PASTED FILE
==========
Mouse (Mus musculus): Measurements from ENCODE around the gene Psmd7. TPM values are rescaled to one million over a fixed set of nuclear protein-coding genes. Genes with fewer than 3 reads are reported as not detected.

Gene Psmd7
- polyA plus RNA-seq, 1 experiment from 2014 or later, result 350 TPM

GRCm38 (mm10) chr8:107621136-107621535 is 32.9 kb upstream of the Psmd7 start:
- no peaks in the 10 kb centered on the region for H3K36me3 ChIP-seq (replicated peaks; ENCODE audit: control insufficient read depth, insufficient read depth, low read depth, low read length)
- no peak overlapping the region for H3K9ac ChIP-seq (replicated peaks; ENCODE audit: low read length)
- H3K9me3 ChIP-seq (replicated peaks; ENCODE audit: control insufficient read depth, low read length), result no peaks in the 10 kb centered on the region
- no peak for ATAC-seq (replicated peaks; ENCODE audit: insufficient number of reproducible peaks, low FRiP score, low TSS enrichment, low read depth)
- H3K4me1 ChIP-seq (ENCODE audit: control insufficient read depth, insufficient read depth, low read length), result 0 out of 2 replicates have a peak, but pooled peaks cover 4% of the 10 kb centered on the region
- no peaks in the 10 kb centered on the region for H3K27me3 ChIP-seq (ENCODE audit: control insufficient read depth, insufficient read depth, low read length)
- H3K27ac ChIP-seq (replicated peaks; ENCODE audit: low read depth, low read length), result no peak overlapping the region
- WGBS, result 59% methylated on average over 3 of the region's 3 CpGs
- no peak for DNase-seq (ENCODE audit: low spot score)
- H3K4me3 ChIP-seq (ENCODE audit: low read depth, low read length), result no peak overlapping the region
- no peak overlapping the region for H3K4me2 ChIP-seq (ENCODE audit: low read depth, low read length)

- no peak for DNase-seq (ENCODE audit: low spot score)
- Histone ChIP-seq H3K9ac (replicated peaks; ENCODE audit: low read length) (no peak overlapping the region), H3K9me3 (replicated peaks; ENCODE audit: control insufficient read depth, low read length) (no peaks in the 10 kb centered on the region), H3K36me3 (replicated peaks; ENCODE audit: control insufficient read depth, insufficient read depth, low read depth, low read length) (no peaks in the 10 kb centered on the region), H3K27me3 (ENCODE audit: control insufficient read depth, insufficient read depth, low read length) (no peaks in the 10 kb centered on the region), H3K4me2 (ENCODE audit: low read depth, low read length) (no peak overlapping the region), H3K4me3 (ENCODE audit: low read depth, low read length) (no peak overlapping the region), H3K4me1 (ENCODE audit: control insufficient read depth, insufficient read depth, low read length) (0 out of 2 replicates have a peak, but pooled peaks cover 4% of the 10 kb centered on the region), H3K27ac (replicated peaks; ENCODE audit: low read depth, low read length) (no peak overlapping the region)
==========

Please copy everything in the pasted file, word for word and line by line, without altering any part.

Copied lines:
Mouse (Mus musculus): Measurements from ENCODE around the gene Psmd7. TPM values are rescaled to one million over a fixed set of nuclear protein-coding genes. Genes with fewer than 3 reads are reported as not detected.

Gene Psmd7
- polyA plus RNA-seq, 1 experiment from 2014 or later, result 350 TPM

GRCm38 (mm10) chr8:107621136-107621535 is 32.9 kb upstream of the Psmd7 start:
- no peaks in the 10 kb centered on the region for H3K36me3 ChIP-seq (replicated peaks; ENCODE audit: control insufficient read depth, insufficient read depth, low read depth, low read length)
- no peak overlapping the region for H3K9ac ChIP-seq (replicated peaks; ENCODE audit: low read length)
- H3K9me3 ChIP-seq (replicated peaks; ENCODE audit: control insufficient read depth, low read length), result no peaks in the 10 kb centered on the region
- no peak for ATAC-seq (replicated peaks; ENCODE audit: insufficient number of reproducible peaks, low FRiP score, low TSS enrichment, low read depth)
- H3K4me1 ChIP-seq (ENCODE audit: control insufficient read depth, insufficient read depth, low read length), result 0 out of 2 replicates have a peak, but pooled peaks cover 4% of the 10 kb centered on the region
- no peaks in the 10 kb centered on the region for H3K27me3 ChIP-seq (ENCODE audit: control insufficient read depth, insufficient read depth, low read length)
- H3K27ac ChIP-seq (replicated peaks; ENCODE audit: low read depth, low read length), result no peak overlapping the region
- WGBS, result 59% methylated on average over 3 of the region's 3 CpGs
- no peak for DNase-seq (ENCODE audit: low spot score)
- H3K4me3 ChIP-seq (ENCODE audit: low read depth, low read length), result no peak overlapping the region
- no peak overlapping the region for H3K4me2 ChIP-seq (ENCODE audit: low read depth, low read length)

- no peak for DNase-seq (ENCODE audit: low spot score)
- Histone ChIP-seq H3K9ac (replicated peaks; ENCODE audit: low read length) (no peak overlapping the region), H3K9me3 (replicated peaks; ENCODE audit: control insufficient read depth, low read length) (no peaks in the 10 kb centered on the region), H3K36me3 (replicated peaks; ENCODE audit: control insufficient read depth, insufficient read depth, low read depth, low read length) (no peaks in the 10 kb centered on the region), H3K27me3 (ENCODE audit: control insufficient read depth, insufficient read depth, low read length) (no peaks in the 10 kb centered on the region), H3K4me2 (ENCODE audit: low read depth, low read length) (no peak overlapping the region), H3K4me3 (ENCODE audit: low read depth, low read length) (no peak overlapping the region), H3K4me1 (ENCODE audit: control insufficient read depth, insufficient read depth, low read length) (0 out of 2 replicates have a peak, but pooled peaks cover 4% of the 10 kb centered on the region), H3K27ac (replicated peaks; ENCODE audit: low read depth, low read length) (no peak overlapping the region)